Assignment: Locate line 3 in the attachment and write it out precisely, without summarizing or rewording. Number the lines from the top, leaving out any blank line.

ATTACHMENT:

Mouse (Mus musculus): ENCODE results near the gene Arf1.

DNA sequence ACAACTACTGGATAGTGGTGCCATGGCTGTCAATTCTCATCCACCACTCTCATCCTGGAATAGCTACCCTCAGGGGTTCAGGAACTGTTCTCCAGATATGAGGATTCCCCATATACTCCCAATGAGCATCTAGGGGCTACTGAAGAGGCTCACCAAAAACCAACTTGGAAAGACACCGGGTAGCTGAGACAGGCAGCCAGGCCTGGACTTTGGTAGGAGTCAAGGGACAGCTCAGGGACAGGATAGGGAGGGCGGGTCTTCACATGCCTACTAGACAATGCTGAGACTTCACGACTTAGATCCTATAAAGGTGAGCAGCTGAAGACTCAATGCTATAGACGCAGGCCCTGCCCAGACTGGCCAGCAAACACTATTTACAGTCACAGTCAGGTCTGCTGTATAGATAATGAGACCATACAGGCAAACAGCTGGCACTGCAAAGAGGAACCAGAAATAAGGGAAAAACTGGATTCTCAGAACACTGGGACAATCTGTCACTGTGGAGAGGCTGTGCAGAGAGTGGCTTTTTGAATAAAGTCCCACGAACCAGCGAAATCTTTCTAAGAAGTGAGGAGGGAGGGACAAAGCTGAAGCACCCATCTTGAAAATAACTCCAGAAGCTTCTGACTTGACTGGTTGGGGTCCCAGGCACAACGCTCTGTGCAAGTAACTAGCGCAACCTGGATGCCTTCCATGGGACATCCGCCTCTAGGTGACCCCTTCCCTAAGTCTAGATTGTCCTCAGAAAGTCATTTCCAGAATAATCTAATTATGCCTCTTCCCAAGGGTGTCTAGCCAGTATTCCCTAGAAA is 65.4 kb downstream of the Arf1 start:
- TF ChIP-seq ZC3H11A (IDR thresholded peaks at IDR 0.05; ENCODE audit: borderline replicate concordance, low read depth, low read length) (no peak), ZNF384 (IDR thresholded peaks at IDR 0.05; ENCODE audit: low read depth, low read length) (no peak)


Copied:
- TF ChIP-seq ZC3H11A (IDR thresholded peaks at IDR 0.05; ENCODE audit: borderline replicate concordance, low read depth, low read length) (no peak), ZNF384 (IDR thresholded peaks at IDR 0.05; ENCODE audit: low read depth, low read length) (no peak)